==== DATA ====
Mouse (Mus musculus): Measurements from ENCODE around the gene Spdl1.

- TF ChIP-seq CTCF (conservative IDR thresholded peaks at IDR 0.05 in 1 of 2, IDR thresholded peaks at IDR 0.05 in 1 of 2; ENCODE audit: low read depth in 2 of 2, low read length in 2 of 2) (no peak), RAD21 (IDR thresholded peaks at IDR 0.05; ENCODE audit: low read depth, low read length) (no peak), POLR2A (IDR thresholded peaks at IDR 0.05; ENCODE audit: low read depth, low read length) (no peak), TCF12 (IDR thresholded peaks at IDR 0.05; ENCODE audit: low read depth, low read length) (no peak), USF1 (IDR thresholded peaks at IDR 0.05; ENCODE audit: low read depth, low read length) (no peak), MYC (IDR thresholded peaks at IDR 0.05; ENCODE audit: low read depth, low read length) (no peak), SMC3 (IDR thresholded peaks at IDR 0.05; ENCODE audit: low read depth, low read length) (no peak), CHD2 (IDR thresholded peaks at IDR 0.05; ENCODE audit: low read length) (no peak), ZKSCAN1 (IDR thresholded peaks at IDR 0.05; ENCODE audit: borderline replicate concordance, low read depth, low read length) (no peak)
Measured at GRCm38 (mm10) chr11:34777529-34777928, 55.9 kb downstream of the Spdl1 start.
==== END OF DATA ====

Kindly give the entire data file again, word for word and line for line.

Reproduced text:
Mouse (Mus musculus): Measurements from ENCODE around the gene Spdl1.

- TF ChIP-seq CTCF (conservative IDR thresholded peaks at IDR 0.05 in 1 of 2, IDR thresholded peaks at IDR 0.05 in 1 of 2; ENCODE audit: low read depth in 2 of 2, low read length in 2 of 2) (no peak), RAD21 (IDR thresholded peaks at IDR 0.05; ENCODE audit: low read depth, low read length) (no peak), POLR2A (IDR thresholded peaks at IDR 0.05; ENCODE audit: low read depth, low read length) (no peak), TCF12 (IDR thresholded peaks at IDR 0.05; ENCODE audit: low read depth, low read length) (no peak), USF1 (IDR thresholded peaks at IDR 0.05; ENCODE audit: low read depth, low read length) (no peak), MYC (IDR thresholded peaks at IDR 0.05; ENCODE audit: low read depth, low read length) (no peak), SMC3 (IDR thresholded peaks at IDR 0.05; ENCODE audit: low read depth, low read length) (no peak), CHD2 (IDR thresholded peaks at IDR 0.05; ENCODE audit: low read length) (no peak), ZKSCAN1 (IDR thresholded peaks at IDR 0.05; ENCODE audit: borderline replicate concordance, low read depth, low read length) (no peak)
Measured at GRCm38 (mm10) chr11:34777529-34777928, 55.9 kb downstream of the Spdl1 start.